Irony in CSR: Clorox Bleaches its Image

Today a CSR press release in CSRWire caught my eye:

OAKLAND, Calif., Sep. 29 /CSRwire/ - The Clorox Company today (CLX) launched a new corporate logo, marking the most dramatic change in its visual identity since 1957. Using an updated version of the company’s iconic diamond mark, a brighter blue color and new accents of green, the logo better reflects the corporate brand today as it heads toward its centennial anniversary in 2013.

The press release continued:

"Our new logo better communicates what The Clorox Company stands for today," said Clorox Chairman and CEO Don Knauss. "We've kept visual elements that reflect our heritage but we emphasized our forward-thinking mindset and objective to achieve strong growth, drive innovation and focus on sustainability."

The release caught attracted my attention for a couple of reasons.  First, while logo redesigns seem to occur with some frequency, it is unusual to find them in a CSR publication.  But more importantly, there is something funny about a company that has been accused of greenwashing focusing attention on something as cosmetic as a logo.  Moreover, if logos can be changed once, they can be changed again in the future, begging the question of whether adoption of a new logo is sustainable in the first place.  Is the new blue and green logo here to stay, or will it be nothing more than a faddish flash in the pan?  And let’s not ignore the irony of this announcement being issued by a company that manufactures cleaning products!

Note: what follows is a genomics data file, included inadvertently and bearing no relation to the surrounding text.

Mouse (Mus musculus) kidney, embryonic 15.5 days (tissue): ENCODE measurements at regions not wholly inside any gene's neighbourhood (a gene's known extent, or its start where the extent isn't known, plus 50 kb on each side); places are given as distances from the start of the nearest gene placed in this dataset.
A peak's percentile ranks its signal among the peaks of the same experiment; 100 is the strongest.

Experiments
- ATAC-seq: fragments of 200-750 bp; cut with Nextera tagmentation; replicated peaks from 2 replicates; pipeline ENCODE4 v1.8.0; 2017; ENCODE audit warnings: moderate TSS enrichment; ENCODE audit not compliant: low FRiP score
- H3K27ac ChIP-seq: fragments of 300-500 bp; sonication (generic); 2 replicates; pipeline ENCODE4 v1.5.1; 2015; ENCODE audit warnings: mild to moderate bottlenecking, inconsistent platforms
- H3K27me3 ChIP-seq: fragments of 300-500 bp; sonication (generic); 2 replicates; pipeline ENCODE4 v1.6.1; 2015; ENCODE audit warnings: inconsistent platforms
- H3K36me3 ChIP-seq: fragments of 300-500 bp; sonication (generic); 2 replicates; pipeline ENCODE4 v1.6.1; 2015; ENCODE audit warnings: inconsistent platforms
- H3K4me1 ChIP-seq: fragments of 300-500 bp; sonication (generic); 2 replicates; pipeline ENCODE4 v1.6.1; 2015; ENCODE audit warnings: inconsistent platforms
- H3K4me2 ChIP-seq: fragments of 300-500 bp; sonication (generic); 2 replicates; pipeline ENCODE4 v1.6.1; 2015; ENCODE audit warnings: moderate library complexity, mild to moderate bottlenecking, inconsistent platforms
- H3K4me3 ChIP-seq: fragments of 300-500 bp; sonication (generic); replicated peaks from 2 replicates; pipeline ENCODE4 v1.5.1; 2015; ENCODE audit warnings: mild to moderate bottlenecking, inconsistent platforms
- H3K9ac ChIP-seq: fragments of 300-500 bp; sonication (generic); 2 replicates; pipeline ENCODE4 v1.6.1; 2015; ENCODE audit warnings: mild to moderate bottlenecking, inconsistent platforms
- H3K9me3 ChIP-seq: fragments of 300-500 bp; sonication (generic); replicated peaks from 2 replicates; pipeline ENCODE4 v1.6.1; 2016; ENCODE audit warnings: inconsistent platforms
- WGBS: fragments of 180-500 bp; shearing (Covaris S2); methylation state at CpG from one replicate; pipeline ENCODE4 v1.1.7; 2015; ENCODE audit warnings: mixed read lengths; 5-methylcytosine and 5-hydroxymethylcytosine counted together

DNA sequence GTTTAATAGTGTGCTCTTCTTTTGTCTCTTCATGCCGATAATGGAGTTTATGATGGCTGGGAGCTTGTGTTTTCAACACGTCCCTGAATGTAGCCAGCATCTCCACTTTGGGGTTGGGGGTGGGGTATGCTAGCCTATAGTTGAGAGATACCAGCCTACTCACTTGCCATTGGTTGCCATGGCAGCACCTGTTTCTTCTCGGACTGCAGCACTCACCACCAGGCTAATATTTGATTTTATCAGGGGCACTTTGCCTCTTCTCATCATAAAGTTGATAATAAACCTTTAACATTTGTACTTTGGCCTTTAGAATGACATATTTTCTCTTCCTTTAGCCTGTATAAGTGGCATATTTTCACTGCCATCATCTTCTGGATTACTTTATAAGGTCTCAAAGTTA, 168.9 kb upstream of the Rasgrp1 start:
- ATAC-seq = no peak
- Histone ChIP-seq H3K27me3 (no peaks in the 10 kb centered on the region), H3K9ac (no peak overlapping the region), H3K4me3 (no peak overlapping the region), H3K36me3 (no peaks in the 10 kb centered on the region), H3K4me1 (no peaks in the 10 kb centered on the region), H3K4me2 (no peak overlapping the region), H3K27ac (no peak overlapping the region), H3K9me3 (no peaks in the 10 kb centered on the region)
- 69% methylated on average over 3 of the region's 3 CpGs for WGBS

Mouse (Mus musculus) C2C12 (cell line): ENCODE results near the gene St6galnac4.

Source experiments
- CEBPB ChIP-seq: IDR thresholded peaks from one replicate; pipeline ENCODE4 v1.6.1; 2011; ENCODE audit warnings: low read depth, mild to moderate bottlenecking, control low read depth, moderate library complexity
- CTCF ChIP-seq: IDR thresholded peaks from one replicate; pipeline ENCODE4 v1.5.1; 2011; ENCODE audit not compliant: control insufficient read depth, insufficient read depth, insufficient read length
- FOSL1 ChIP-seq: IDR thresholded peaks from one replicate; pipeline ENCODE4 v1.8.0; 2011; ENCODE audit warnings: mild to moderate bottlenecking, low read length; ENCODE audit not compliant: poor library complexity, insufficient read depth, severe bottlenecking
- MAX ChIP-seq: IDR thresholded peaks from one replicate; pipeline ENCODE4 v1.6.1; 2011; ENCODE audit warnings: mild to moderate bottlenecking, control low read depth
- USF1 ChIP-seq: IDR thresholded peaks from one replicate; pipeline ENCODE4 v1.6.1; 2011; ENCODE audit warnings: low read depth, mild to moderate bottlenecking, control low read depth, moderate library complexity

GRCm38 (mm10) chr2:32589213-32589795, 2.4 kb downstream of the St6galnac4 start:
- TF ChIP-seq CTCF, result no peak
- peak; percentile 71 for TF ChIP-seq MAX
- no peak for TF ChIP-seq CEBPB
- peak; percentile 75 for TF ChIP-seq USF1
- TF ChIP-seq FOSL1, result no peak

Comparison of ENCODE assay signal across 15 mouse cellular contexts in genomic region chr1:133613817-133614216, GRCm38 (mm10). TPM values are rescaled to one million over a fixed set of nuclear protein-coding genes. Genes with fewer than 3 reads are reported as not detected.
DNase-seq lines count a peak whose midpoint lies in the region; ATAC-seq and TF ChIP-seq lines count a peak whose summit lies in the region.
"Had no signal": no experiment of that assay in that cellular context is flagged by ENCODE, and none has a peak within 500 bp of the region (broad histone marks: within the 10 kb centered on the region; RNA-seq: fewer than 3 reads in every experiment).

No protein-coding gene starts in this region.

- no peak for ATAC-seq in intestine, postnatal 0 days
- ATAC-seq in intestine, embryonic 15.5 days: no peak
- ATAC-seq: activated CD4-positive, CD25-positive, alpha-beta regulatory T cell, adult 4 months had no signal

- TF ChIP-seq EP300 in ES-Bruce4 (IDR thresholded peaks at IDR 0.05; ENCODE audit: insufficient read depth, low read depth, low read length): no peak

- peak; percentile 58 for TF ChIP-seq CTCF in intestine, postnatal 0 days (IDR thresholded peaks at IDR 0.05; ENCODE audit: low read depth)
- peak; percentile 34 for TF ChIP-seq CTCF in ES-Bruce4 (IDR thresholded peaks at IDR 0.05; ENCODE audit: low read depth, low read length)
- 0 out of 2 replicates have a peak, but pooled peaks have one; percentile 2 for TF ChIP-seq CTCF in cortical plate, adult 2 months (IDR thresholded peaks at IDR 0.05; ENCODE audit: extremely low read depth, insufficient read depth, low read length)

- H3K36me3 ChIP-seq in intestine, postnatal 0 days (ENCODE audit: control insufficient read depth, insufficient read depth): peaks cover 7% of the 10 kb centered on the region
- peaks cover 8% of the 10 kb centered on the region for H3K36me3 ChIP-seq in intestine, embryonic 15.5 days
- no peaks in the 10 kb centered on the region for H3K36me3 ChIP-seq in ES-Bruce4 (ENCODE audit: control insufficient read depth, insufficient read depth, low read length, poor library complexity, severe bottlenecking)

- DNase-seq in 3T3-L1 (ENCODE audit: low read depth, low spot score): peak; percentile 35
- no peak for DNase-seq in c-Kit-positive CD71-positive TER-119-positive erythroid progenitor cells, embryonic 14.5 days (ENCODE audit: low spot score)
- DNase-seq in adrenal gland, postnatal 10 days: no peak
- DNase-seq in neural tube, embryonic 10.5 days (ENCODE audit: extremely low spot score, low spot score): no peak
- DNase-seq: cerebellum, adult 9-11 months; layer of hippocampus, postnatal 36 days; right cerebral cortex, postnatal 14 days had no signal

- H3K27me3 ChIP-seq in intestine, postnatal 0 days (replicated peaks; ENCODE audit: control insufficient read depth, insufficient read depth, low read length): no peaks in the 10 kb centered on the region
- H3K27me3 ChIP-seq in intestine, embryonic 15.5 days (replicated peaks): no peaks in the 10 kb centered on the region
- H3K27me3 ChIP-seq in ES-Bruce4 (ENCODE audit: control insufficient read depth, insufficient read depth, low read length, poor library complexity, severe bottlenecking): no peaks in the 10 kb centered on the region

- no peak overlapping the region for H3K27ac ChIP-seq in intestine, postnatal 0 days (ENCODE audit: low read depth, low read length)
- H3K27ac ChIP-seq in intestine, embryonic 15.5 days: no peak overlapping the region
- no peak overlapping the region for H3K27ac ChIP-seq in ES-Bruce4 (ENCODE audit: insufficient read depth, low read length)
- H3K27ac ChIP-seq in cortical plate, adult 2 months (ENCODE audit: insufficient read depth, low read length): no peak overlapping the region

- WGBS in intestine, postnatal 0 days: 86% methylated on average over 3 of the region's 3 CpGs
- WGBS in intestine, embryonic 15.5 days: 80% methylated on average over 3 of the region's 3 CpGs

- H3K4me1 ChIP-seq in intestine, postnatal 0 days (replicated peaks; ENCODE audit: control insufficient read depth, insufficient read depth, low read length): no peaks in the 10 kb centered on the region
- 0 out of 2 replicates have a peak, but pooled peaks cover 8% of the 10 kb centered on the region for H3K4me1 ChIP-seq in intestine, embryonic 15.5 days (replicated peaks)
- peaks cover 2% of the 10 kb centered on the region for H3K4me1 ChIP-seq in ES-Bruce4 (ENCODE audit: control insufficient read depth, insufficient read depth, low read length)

Perhaps I am being overly harsh.  After all, for all the greenwashing allegations that came out in 2008 when Clorox launched its Greenworks brand, its green product lines have done well in the green markets, obtaining “42 percent of the natural cleaner market within two years of introduction” according to an article published yesterday on Business Week.

But can we assume that customers know best, or should we take the success of GreenWorks as a dangerous indicator that green consumers are sufficient naïve to buy into marketing campaigns from the companies with the deepest pockets?   After all, while a cursory search indicates that Greenworks scores fairly well in Good Guide, Clorox’s regular product lines in the household cleaning category are neither the best nor the worst.

Ultimately, it will be interesting to see whether the Clorox logo change draws any commentary.  Two years ago, the internet was full of criticism of the company for trying to change its image.  But if Clorox has done its market research properly, it probably has data to support that the public is ready to accept Clorox’s new logo as an accurate reflection of its brand image.

Photo credit: theimpulsivebuy